Definition of immovable in English:

immovable

(also immoveable)

adjective

  • 1Not able to be moved.

    ‘all immovable objects have graffiti sprayed on them’
    • ‘I have lost count of the number of young trees I have seen in parks and gardens which have outgrown their ties, and even large trees with thick, mature bark can be damaged by growing up against an immovable object, such as a wire fence.’
    • ‘Donegal, eager to re-define their season after an unforeseen defeat to Fermanagh in the Ulster Championship, weren't supposed to be an immovable object.’
    • ‘The pain was a gnawing one and it rendered me immovable for quite sometime.’
    • ‘Any train travelling at a decent speed is going to derail when it hits something solid and immovable like a car.’
    • ‘When battle commences at the Millennium Stadium, there will be no sentiment on show as Euro 2004's irresistible force meets the Premiership's immovable object.’
    • ‘Obdurate and immovable, they stood, no less than the stock from which they had come.’
    • ‘Hold the camera in two hands, brace yourself or lean on an immovable object, select a fast enough shutter speed and check your negatives!’
    • ‘The problem was that both sets of posts have been firmly anchored in concrete for years and were immovable.’
    • ‘It was the irresistible force against the immovable object, and the object moved.’
    • ‘My interests are now quicksilver streams that dart between, and are frequently dammed by, the immovable rocks of naps, meals, bedtimes and bubble-blowing sessions.’
    • ‘This fight is a very difficult one not because the ‘police barricade’ is immovable, but because the thousands in their entirety need to be so convinced of their cause that they do not lapse into physical aggression.’
    • ‘If a policeman on horseback represents the immovable object, a cop straddling a bike represents a precariously balanced man on wheels.’
    • ‘Perhaps emboldened by the animal's immovable stance the cameraman decided to move a little closer.’
    • ‘This personal time in which we experience the mind as fluid, unstuck and without boundaries begins to affect our view of the world as a fixed and immovable place.’
    • ‘When cooled, water becomes immovable and its fluidity is blocked.’
    • ‘Ptolemy's findings were that the earth was a fixed, inert, immovable mass, located at the centre of the universe, and all celestial bodies, including the sun and the fixed stars, revolved around it.’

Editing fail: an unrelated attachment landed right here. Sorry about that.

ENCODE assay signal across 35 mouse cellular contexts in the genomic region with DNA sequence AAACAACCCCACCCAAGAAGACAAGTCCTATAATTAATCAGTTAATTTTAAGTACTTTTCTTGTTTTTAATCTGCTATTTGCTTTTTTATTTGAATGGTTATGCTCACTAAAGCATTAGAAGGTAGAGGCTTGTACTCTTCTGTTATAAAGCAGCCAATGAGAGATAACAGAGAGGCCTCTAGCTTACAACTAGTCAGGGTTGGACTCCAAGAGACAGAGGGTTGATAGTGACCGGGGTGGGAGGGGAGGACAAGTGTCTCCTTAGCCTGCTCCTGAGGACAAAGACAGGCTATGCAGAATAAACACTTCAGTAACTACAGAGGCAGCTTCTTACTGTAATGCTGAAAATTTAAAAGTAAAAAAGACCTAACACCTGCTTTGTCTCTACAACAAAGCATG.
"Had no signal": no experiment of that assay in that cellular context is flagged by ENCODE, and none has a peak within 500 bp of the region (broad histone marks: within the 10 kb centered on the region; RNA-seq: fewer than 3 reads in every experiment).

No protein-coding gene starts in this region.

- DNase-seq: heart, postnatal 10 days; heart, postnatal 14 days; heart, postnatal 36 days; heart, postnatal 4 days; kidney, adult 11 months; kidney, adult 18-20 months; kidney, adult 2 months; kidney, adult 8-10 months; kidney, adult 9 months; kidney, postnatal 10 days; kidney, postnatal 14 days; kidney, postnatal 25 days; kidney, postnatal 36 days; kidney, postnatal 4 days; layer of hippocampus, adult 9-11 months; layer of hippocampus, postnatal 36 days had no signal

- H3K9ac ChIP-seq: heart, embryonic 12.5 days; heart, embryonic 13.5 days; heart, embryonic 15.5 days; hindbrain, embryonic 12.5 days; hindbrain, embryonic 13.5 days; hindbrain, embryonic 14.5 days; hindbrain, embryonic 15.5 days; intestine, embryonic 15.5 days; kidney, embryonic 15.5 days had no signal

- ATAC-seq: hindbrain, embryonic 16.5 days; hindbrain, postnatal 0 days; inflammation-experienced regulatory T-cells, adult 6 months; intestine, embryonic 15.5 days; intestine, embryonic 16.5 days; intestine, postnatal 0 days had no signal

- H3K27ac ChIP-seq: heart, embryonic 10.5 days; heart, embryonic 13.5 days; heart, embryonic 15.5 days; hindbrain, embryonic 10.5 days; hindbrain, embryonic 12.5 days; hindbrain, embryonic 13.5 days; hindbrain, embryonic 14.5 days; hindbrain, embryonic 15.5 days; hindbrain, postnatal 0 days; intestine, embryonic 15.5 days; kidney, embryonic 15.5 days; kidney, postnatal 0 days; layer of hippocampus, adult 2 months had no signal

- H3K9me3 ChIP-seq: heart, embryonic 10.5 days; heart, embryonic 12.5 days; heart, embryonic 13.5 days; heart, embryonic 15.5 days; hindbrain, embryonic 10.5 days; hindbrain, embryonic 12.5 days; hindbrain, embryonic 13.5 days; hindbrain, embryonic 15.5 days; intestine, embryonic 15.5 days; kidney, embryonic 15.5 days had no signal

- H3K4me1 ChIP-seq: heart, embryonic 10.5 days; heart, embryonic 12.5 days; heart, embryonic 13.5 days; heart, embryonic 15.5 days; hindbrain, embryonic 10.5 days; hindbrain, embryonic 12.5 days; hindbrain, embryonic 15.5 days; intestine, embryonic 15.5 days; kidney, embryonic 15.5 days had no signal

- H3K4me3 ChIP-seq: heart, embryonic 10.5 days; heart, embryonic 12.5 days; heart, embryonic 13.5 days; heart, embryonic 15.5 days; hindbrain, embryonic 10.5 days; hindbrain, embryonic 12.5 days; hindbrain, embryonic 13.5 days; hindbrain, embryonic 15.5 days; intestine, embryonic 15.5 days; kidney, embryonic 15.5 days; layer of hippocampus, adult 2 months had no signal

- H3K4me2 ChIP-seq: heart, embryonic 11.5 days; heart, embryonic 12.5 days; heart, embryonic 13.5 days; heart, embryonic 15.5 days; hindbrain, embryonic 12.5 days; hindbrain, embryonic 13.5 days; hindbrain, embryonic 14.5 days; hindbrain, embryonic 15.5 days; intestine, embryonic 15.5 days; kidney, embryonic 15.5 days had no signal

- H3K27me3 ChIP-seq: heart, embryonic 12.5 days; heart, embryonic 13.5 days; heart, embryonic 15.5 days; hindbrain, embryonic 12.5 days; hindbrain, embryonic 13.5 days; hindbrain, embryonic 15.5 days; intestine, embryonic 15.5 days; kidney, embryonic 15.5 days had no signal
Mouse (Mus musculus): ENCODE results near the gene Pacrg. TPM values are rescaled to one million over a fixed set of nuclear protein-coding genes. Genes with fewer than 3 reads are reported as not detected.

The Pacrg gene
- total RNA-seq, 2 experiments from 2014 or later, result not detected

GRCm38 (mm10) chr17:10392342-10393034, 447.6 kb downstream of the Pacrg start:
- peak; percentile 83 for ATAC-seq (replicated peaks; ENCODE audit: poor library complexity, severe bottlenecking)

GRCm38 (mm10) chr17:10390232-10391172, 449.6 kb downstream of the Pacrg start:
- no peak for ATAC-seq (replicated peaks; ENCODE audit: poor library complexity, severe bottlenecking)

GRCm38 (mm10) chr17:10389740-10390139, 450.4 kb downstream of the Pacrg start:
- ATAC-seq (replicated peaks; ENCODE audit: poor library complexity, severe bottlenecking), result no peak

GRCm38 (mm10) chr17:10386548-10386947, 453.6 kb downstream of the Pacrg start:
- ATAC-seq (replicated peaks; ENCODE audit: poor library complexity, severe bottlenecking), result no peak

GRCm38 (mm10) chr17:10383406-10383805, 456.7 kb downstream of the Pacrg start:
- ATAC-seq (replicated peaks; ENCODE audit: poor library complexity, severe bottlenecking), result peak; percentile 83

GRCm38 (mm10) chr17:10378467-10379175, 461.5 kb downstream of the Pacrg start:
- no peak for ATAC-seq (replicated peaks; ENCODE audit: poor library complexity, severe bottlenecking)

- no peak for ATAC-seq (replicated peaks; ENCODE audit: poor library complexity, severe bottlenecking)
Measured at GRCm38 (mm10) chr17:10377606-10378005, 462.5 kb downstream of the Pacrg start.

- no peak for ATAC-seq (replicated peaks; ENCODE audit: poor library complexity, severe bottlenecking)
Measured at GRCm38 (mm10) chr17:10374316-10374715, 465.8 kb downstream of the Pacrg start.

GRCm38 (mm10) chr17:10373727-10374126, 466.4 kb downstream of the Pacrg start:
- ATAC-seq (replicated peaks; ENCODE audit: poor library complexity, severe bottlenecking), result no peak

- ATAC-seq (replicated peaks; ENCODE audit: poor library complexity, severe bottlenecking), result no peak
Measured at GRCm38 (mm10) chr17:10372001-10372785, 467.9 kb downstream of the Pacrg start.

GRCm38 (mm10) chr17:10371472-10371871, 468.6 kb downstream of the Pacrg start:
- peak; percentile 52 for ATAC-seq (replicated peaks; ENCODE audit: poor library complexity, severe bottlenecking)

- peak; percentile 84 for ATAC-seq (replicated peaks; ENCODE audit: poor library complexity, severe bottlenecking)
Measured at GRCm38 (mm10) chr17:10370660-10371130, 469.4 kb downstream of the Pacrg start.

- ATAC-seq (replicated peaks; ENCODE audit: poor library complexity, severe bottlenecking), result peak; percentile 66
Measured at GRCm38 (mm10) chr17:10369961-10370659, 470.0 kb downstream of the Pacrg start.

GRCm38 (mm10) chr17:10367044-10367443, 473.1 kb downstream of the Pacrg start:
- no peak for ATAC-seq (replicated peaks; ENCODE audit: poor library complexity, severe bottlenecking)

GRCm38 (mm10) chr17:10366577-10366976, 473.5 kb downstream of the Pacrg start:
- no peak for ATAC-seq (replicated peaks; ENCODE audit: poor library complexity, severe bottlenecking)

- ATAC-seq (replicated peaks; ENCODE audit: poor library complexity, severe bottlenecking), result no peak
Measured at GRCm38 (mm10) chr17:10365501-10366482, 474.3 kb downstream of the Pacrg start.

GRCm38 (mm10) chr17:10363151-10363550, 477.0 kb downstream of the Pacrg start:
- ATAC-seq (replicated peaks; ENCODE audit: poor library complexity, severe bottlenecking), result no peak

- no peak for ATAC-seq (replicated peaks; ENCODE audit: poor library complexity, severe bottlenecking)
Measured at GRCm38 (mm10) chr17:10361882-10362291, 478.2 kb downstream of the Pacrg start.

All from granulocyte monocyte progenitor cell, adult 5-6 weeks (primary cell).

• ‘Her once beautiful, animated and expressive face has been Botoxed for so many years now that it's become an immovable mask.’
    • ‘Joints are classified in terms of their structure as fibrous, cartilaginous, or synovial, and in terms of their operation as immovable or movable.’
    • ‘As our collective anger collides head-on with our political system's intransigence, we're stuck with a classic case of an irresistible force meeting an immovable object.’
    • ‘This afternoon's Easter Road clash is not the only Edinburgh derby this weekend where immovable object meets irresistible force.’
    fixed, secure, stable, rooted, riveted, moored, anchored, braced, set firm, set fast, fast, firm
    View synonyms
    1. 1.1Law (of property) consisting of land, buildings, or other permanent items.
      • ‘In the case of immovable property acquired as capital goods the adjustment period may be extended up to 10 years.’
      • ‘The recent Constitutional Court ruling against the execution of immovable property of judgment debtors was an overwhelming victory for the weak and the legally challenged.’
      • ‘Other familiar exemptions included under Article 13B (other exemptions) include insurance, the letting of immovable property, and the supply of land and buildings.’
      • ‘The study shows that investment in immovable property, the purchase of a flat or a house and saving deposits are the three ways Bulgarians most prefer to save money.’
      • ‘In order, therefore, to decide whether the plaintiff can succeed in following the property into the hands of the defendants I should have to consider the law relating to immovable property in India.’
  • 2(of a person) not yielding to argument or pressure.

    • ‘So it is disturbing that he is so intransigent in accepting the reality of rationing: are there other arguments over which he is similarly immovable?’
    • ‘They were immovable, intimidating, overwhelming.’
    • ‘She tried to persuade him not to undertake the work because of its subject matter, but of course he was immovable.’